Authors:Ki-Seok Kwon, Han Woo Park, Minho So, and Loet Leydesdorff
-authorship relationships have become the most important mediator in Japan's national innovation system.
In the case of SouthKorea (hereafter “Korea”), the exploitation of international linkages has played a critical role in enabling the country's national R
1 Introduction In 1960, SouthKorea was amongst the world's poorest countries with a GDP per capita of US $158. By the 1990s however, they had reached a GDP per capita of $6,516; and in 2018, according to the World Bank, it was as high as $31
Twitter use among five prominent SouthKorean (hereafter “Korean”) politicians and mapping Twitter networks of these politicians. Mapping-oriented visualization, together with traditional narratives and numbers, should facilitate hermeneutic accessibility
Authors:Ronald Kostoff, Ryan Barth, and Clifford Lau
This study evaluates trends in quality of nanotechnology and nanoscience papers produced by South Korean authors. The metric
used to gauge quality is ratio of highly cited nanotechnology papers to total nanotechnology papers produced in sequential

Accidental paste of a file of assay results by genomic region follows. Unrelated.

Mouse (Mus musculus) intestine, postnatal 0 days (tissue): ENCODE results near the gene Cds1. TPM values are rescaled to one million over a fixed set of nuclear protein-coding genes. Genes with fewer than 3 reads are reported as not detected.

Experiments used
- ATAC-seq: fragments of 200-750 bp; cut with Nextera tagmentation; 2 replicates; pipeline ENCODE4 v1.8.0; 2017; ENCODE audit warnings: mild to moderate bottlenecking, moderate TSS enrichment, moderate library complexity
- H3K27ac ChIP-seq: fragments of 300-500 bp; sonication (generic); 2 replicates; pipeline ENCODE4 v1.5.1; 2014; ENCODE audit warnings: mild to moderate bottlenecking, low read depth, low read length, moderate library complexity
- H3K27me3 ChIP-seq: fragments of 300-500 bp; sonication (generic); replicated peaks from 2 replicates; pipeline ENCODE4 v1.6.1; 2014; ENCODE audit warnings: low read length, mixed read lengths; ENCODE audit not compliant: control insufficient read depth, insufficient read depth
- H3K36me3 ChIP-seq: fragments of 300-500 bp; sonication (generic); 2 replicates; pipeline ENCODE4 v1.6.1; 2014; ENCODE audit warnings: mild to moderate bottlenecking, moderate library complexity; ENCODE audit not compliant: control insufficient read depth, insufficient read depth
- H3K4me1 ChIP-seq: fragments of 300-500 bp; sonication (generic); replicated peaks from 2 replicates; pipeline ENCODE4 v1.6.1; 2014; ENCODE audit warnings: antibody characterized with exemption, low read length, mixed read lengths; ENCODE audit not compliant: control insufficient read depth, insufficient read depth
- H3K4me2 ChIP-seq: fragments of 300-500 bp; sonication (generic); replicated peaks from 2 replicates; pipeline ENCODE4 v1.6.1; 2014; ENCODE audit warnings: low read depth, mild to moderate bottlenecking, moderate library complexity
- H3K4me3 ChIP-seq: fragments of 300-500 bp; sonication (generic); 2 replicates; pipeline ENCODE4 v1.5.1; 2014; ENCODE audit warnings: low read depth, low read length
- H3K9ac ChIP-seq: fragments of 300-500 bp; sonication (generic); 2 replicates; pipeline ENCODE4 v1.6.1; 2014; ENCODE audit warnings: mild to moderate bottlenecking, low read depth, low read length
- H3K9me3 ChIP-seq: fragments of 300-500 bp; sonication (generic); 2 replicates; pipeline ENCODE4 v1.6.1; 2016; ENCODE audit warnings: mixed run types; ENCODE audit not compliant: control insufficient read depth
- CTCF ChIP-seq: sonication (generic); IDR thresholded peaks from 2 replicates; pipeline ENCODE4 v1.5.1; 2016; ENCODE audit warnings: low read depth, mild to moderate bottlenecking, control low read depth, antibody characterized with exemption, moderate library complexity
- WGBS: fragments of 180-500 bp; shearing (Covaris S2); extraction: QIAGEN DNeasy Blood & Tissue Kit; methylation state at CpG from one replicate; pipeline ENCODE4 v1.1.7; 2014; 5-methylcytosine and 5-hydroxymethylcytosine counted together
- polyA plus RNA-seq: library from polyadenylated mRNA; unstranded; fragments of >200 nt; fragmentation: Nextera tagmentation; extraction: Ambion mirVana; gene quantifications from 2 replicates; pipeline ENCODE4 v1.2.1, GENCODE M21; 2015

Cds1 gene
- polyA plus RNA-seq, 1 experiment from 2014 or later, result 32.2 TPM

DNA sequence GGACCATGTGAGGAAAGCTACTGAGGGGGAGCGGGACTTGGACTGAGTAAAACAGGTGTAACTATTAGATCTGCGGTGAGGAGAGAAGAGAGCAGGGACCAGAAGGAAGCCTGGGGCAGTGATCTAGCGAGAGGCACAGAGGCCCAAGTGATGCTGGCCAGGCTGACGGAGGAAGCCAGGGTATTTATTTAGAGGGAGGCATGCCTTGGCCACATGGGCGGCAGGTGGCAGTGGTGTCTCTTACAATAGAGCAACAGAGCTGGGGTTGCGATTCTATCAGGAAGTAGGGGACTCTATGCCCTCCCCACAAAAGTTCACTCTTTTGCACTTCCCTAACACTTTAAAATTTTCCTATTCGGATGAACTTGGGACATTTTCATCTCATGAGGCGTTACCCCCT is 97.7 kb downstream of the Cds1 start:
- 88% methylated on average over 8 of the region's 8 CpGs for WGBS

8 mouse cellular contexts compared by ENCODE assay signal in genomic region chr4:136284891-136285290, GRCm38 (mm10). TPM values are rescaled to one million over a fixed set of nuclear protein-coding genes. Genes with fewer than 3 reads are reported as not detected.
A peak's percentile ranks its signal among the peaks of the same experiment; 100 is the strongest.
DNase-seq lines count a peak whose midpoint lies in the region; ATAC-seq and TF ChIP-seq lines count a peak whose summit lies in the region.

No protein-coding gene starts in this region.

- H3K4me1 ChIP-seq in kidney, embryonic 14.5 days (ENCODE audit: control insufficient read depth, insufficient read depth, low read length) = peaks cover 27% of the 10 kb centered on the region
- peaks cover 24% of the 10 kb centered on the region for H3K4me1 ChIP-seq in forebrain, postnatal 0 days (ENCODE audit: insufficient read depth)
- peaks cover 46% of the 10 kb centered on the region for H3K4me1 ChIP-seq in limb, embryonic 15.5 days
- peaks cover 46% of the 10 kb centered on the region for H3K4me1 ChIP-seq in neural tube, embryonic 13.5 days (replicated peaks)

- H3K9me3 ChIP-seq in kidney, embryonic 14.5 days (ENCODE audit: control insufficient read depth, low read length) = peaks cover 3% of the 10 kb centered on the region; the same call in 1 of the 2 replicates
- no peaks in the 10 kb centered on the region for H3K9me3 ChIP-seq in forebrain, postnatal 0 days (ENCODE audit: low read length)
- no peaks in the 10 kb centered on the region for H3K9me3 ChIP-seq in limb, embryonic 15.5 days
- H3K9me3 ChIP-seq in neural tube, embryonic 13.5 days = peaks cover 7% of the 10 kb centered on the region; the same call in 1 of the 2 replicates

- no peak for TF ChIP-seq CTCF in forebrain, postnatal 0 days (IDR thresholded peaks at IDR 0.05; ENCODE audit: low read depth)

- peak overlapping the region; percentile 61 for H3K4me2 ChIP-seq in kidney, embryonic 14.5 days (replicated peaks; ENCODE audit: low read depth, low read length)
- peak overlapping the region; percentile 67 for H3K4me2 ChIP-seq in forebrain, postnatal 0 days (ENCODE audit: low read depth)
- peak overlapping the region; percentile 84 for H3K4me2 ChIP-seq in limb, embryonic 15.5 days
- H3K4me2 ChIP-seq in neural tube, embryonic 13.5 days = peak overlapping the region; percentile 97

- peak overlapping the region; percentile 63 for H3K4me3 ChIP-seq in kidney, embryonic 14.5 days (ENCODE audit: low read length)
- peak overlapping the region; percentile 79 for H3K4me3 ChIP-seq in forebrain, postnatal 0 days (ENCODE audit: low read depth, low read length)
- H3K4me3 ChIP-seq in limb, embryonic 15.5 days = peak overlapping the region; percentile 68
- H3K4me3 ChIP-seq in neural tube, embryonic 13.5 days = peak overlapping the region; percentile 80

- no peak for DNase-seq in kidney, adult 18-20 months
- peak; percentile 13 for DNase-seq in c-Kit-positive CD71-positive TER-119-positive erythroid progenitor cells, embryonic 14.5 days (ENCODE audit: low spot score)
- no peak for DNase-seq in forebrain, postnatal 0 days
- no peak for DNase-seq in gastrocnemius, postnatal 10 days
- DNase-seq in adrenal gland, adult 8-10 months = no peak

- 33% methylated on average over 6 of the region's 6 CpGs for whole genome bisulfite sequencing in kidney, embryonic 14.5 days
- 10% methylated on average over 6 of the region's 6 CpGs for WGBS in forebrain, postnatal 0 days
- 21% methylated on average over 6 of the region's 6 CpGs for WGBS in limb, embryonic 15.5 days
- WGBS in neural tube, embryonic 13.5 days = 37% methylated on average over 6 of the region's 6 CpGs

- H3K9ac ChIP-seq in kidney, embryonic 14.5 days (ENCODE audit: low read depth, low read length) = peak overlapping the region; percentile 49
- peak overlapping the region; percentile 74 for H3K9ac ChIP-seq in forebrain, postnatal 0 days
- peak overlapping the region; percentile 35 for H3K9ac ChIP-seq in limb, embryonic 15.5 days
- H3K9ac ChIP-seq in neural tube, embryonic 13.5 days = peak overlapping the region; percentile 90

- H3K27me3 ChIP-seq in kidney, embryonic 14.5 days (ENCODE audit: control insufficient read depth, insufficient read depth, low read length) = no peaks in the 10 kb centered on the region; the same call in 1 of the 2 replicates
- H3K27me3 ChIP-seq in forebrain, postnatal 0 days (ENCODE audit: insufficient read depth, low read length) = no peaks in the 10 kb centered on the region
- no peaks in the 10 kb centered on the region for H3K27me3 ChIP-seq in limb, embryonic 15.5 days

time frames. In the first part of this paper, citations (and publications) for nanotechnology documents published by major
producing nations and major producing global institutions in four uneven time frames are examined. All nanotechnology documents
in the Science Citation Index [SCI, 2006] for 1998, 1999–2000, 2001–2002, 2003 were retrieved and analyzed in March 2007.
In the second part of this paper, all the nanotechnology documents produced by South Korean institutions were retrieved and
examined. All nanotechnology documents produced in South Korea (each document had at least one author with a South Korea address)
in each of the above time frames were retrieved and analyzed. The South Korean institutions were extracted, and their fraction
of total highly cited documents was compared to their fraction of total published documents. Non-Korean institutions that
co-authored papers were included as well, to offer some perspective on the value of collaboration.
This study performs a webometric analysis to explore the communication characteristics of scientific knowledge in a national
scholarly Web space comprising top ranking universities and government supported research institutions in South Korea. We
found significant differences in scholarly communication activity as well as linking behavior among different subspaces in
addition to institutional differences. We also found the usefulness of the ADM approach in analyzing the metric data containing
extreme outliers and discovered the directory model as the most appropriate. Page counts were found significantly correlated
with inlinks as well as with outlinks at the directory level in the whole scholarly Web space.
Authors:M. Lee, C. Lee, K. Hong, Y. Choi, and B. Boo